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From the Publisher's Desk
May 2017

In this issue:

Schutzhaftbefehl

As Mark Twain once observed, "While history may not repeat itself it sure does rhyme a lot."

Schutzhaftbefehl was a Gestapo document declaring that the person desired to be imprisoned. Normally this signature was forced by beatings and torture.

A little history can do wonders!

In April of 1934, German Nazi's Goering and Himmler agreed to put aside all differences (due in large part to a combined hatred of the Sturmabteilung) and Goering handed over full command of the Gestapo to the authority of the SS. At that point, the Gestapo was combined into the Sicherheitspolizei and considered a sister organization to the Sicherheitsdienst or SD.

The role of the Gestapo was to investigate and combat "all tendencies dangerous to the State." It had the authority to investigate treason, espionage and sabotage cases, and cases of criminal attacks on the Nazi Party and on Germany.

The law had been changed in such a way that the Gestapo's actions were not subject to judicial review. Nazi jurist Dr. Werner best stated, "As long as the [Gestapo] ... carries out the will of the leadership, it is acting legally." The Gestapo was specifically exempted from responsibility to administrative courts, where citizens normally could sue the state to conform to laws.

The power of the Gestapo most open to misuse was "Schutzhaft" or "protective custody" a euphemism for the power to imprison people without judicial proceedings, typically in concentration camps. The person imprisoned even had to sign his or her own Schutzhaftbefehl, the document declaring that the person desired to be imprisoned. Normally this signature was forced by beatings and torture.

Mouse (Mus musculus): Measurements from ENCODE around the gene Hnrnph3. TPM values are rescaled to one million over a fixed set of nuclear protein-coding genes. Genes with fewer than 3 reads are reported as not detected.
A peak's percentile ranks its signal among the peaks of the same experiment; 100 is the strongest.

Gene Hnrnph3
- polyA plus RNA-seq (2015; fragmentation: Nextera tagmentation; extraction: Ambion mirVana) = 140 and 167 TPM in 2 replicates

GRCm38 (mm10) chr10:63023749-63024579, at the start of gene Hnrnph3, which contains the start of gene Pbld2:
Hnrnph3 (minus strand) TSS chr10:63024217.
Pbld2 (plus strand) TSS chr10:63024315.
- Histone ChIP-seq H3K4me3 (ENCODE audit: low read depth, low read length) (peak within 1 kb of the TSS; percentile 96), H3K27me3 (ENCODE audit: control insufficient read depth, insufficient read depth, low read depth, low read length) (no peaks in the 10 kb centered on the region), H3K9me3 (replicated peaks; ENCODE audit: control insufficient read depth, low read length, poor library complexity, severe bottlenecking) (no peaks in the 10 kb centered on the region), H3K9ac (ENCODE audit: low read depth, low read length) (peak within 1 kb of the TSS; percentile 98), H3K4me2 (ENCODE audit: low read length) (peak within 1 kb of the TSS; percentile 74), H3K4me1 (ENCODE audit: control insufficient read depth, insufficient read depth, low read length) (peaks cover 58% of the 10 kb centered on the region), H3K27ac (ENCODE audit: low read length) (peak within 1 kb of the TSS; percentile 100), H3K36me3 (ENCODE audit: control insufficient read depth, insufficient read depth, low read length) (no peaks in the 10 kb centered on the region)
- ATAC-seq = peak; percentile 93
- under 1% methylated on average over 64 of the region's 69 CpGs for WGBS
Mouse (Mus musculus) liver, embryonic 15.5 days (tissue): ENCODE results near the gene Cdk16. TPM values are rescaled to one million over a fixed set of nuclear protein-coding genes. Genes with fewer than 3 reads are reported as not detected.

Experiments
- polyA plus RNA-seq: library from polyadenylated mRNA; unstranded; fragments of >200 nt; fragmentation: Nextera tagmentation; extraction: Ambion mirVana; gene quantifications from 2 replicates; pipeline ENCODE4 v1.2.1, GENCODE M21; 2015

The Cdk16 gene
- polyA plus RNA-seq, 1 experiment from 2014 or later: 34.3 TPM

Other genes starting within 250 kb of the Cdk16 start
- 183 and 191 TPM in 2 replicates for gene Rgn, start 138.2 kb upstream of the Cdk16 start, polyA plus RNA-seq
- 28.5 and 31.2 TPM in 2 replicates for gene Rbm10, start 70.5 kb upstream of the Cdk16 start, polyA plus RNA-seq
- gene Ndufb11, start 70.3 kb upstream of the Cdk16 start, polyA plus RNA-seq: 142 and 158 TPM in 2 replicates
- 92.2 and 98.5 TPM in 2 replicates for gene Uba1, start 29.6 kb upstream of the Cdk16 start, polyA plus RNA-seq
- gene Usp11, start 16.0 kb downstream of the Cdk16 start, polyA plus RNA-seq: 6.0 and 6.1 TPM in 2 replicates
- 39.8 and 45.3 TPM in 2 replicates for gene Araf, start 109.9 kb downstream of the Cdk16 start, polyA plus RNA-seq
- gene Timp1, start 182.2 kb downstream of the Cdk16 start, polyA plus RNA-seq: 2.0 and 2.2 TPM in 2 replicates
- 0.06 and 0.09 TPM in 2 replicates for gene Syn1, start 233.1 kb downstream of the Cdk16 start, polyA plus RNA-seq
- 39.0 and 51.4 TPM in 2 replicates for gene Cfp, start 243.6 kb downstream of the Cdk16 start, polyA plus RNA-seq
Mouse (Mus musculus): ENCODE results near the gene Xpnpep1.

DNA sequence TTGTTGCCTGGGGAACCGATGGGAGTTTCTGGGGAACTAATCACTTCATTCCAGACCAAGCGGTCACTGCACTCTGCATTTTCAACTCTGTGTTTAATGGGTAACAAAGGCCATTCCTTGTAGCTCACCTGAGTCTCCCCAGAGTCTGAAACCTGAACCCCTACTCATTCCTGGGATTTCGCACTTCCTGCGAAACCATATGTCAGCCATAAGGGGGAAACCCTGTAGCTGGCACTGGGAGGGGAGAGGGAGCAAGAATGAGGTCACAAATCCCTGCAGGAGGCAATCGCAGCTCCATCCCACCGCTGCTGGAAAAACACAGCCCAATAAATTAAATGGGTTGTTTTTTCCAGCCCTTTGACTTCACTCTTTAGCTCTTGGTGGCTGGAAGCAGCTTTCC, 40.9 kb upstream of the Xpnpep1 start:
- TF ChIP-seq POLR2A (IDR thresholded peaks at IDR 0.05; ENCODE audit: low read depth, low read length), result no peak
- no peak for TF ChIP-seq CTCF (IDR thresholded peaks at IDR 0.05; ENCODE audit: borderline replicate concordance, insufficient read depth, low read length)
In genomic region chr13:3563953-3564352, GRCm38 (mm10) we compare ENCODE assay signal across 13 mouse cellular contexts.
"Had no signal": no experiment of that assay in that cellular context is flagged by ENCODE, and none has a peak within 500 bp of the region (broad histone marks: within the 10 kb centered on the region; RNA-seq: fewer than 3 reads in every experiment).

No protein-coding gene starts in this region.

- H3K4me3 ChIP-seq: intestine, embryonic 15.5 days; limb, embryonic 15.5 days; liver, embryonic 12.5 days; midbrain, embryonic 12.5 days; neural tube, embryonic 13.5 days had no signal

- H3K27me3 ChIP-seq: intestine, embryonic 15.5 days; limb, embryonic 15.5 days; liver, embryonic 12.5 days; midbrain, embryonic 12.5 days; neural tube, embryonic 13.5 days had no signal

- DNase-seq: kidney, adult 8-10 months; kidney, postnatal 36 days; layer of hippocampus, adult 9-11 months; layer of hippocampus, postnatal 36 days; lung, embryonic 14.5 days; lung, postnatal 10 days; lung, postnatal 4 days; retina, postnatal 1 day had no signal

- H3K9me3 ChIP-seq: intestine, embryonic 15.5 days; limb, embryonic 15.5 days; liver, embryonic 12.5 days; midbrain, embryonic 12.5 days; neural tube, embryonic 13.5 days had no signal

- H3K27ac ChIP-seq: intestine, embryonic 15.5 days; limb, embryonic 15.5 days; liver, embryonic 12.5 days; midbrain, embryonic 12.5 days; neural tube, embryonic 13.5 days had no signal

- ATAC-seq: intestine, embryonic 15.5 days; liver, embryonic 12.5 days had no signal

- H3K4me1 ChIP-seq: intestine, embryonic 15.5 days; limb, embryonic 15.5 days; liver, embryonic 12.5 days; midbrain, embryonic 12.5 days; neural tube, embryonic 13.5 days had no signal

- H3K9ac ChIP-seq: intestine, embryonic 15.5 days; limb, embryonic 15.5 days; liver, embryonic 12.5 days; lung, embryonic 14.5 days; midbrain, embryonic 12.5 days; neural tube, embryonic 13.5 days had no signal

Re-read carefully the above. Then think about the following statements:

* investigate and combat all tendencies dangerous to the State
* As long as the [Gestapo] ... carries out the will of the leadership, it is acting legally.
* The Gestapo was specifically exempted from responsibility to administrative courts, where citizens normally could sue the state to conform to laws
* The power of the Gestapo most open to misuse was "Schutzhaft" or "protective custody" a euphemism for the power to imprison people without judicial proceedings, typically in concentration camps.

Does any or the entire above ring any bells for you? It sure does to us.

We're not saying that the US or UK and other governments are exactly like the Gestapo. But if you read the above carefully all that is missing in today's US and UK is the Schutzhaftbefehl.

See you next issue

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